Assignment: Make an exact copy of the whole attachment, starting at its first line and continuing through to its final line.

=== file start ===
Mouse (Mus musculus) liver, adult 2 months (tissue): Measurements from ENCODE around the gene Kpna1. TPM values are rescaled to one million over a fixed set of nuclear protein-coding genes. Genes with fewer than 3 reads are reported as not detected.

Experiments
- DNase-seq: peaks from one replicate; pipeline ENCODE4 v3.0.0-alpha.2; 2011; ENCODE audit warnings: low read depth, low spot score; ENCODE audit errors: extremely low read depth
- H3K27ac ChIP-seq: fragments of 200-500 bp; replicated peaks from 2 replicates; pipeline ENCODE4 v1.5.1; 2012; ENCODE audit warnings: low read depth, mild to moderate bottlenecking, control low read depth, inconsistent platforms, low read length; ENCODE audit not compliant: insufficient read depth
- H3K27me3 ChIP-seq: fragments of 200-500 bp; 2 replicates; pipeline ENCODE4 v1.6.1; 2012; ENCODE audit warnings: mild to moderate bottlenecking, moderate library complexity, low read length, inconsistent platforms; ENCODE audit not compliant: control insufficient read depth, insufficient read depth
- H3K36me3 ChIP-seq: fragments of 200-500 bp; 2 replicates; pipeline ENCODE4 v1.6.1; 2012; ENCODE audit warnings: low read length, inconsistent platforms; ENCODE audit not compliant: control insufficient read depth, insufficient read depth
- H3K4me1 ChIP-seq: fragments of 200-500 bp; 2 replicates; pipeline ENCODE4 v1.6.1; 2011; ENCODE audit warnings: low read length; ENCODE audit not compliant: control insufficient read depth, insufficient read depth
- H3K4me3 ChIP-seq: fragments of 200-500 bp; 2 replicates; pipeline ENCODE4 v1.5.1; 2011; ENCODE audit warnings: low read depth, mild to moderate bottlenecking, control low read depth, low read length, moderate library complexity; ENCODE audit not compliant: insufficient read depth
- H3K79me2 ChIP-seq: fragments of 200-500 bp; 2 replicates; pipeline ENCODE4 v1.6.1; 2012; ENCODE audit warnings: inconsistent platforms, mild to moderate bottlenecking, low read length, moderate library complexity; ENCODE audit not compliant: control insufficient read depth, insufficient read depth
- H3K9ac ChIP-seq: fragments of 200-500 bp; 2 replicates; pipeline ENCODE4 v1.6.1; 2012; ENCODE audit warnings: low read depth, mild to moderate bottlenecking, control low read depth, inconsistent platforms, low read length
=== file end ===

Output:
Mouse (Mus musculus) liver, adult 2 months (tissue): Measurements from ENCODE around the gene Kpna1. TPM values are rescaled to one million over a fixed set of nuclear protein-coding genes. Genes with fewer than 3 reads are reported as not detected.

Experiments
- DNase-seq: peaks from one replicate; pipeline ENCODE4 v3.0.0-alpha.2; 2011; ENCODE audit warnings: low read depth, low spot score; ENCODE audit errors: extremely low read depth
- H3K27ac ChIP-seq: fragments of 200-500 bp; replicated peaks from 2 replicates; pipeline ENCODE4 v1.5.1; 2012; ENCODE audit warnings: low read depth, mild to moderate bottlenecking, control low read depth, inconsistent platforms, low read length; ENCODE audit not compliant: insufficient read depth
- H3K27me3 ChIP-seq: fragments of 200-500 bp; 2 replicates; pipeline ENCODE4 v1.6.1; 2012; ENCODE audit warnings: mild to moderate bottlenecking, moderate library complexity, low read length, inconsistent platforms; ENCODE audit not compliant: control insufficient read depth, insufficient read depth
- H3K36me3 ChIP-seq: fragments of 200-500 bp; 2 replicates; pipeline ENCODE4 v1.6.1; 2012; ENCODE audit warnings: low read length, inconsistent platforms; ENCODE audit not compliant: control insufficient read depth, insufficient read depth
- H3K4me1 ChIP-seq: fragments of 200-500 bp; 2 replicates; pipeline ENCODE4 v1.6.1; 2011; ENCODE audit warnings: low read length; ENCODE audit not compliant: control insufficient read depth, insufficient read depth
- H3K4me3 ChIP-seq: fragments of 200-500 bp; 2 replicates; pipeline ENCODE4 v1.5.1; 2011; ENCODE audit warnings: low read depth, mild to moderate bottlenecking, control low read depth, low read length, moderate library complexity; ENCODE audit not compliant: insufficient read depth
- H3K79me2 ChIP-seq: fragments of 200-500 bp; 2 replicates; pipeline ENCODE4 v1.6.1; 2012; ENCODE audit warnings: inconsistent platforms, mild to moderate bottlenecking, low read length, moderate library complexity; ENCODE audit not compliant: control insufficient read depth, insufficient read depth
- H3K9ac ChIP-seq: fragments of 200-500 bp; 2 replicates; pipeline ENCODE4 v1.6.1; 2012; ENCODE audit warnings: low read depth, mild to moderate bottlenecking, control low read depth, inconsistent platforms, low read length